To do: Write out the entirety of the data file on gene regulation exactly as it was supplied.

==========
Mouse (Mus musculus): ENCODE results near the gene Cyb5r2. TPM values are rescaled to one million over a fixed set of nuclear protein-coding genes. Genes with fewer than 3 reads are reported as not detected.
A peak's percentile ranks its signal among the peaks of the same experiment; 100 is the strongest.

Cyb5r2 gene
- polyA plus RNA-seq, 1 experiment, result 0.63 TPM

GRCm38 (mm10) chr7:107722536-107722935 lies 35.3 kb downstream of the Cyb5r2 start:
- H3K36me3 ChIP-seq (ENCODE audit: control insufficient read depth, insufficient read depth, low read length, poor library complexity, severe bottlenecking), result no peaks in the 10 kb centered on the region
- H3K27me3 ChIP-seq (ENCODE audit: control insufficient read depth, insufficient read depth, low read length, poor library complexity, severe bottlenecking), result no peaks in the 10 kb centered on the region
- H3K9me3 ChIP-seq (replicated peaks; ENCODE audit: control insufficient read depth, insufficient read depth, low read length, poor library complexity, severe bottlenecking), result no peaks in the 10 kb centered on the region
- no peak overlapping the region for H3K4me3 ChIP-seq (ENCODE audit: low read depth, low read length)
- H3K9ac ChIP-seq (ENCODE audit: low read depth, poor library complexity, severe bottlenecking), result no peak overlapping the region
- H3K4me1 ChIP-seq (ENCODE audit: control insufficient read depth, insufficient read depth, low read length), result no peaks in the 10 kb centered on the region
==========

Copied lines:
Mouse (Mus musculus): ENCODE results near the gene Cyb5r2. TPM values are rescaled to one million over a fixed set of nuclear protein-coding genes. Genes with fewer than 3 reads are reported as not detected.
A peak's percentile ranks its signal among the peaks of the same experiment; 100 is the strongest.

Cyb5r2 gene
- polyA plus RNA-seq, 1 experiment, result 0.63 TPM

GRCm38 (mm10) chr7:107722536-107722935 lies 35.3 kb downstream of the Cyb5r2 start:
- H3K36me3 ChIP-seq (ENCODE audit: control insufficient read depth, insufficient read depth, low read length, poor library complexity, severe bottlenecking), result no peaks in the 10 kb centered on the region
- H3K27me3 ChIP-seq (ENCODE audit: control insufficient read depth, insufficient read depth, low read length, poor library complexity, severe bottlenecking), result no peaks in the 10 kb centered on the region
- H3K9me3 ChIP-seq (replicated peaks; ENCODE audit: control insufficient read depth, insufficient read depth, low read length, poor library complexity, severe bottlenecking), result no peaks in the 10 kb centered on the region
- no peak overlapping the region for H3K4me3 ChIP-seq (ENCODE audit: low read depth, low read length)
- H3K9ac ChIP-seq (ENCODE audit: low read depth, poor library complexity, severe bottlenecking), result no peak overlapping the region
- H3K4me1 ChIP-seq (ENCODE audit: control insufficient read depth, insufficient read depth, low read length), result no peaks in the 10 kb centered on the region